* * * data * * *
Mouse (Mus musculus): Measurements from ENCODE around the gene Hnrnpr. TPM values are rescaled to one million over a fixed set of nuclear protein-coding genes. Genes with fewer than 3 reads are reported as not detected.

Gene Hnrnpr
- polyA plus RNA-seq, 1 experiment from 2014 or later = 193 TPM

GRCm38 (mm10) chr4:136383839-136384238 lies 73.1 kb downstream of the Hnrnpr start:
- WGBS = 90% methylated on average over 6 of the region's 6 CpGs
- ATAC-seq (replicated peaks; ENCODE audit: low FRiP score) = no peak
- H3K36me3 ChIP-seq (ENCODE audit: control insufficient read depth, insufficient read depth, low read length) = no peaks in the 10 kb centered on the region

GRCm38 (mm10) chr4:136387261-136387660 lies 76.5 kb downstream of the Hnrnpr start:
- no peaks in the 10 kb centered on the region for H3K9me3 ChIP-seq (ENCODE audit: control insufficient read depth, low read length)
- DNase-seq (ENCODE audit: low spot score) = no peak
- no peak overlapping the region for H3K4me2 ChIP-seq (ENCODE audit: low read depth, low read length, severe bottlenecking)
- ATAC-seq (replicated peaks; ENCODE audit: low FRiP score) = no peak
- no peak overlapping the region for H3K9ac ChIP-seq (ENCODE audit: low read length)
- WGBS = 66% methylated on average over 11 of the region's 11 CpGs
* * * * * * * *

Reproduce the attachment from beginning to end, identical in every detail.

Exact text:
Mouse (Mus musculus): Measurements from ENCODE around the gene Hnrnpr. TPM values are rescaled to one million over a fixed set of nuclear protein-coding genes. Genes with fewer than 3 reads are reported as not detected.

Gene Hnrnpr
- polyA plus RNA-seq, 1 experiment from 2014 or later = 193 TPM

GRCm38 (mm10) chr4:136383839-136384238 lies 73.1 kb downstream of the Hnrnpr start:
- WGBS = 90% methylated on average over 6 of the region's 6 CpGs
- ATAC-seq (replicated peaks; ENCODE audit: low FRiP score) = no peak
- H3K36me3 ChIP-seq (ENCODE audit: control insufficient read depth, insufficient read depth, low read length) = no peaks in the 10 kb centered on the region

GRCm38 (mm10) chr4:136387261-136387660 lies 76.5 kb downstream of the Hnrnpr start:
- no peaks in the 10 kb centered on the region for H3K9me3 ChIP-seq (ENCODE audit: control insufficient read depth, low read length)
- DNase-seq (ENCODE audit: low spot score) = no peak
- no peak overlapping the region for H3K4me2 ChIP-seq (ENCODE audit: low read depth, low read length, severe bottlenecking)
- ATAC-seq (replicated peaks; ENCODE audit: low FRiP score) = no peak
- no peak overlapping the region for H3K9ac ChIP-seq (ENCODE audit: low read length)
- WGBS = 66% methylated on average over 11 of the region's 11 CpGs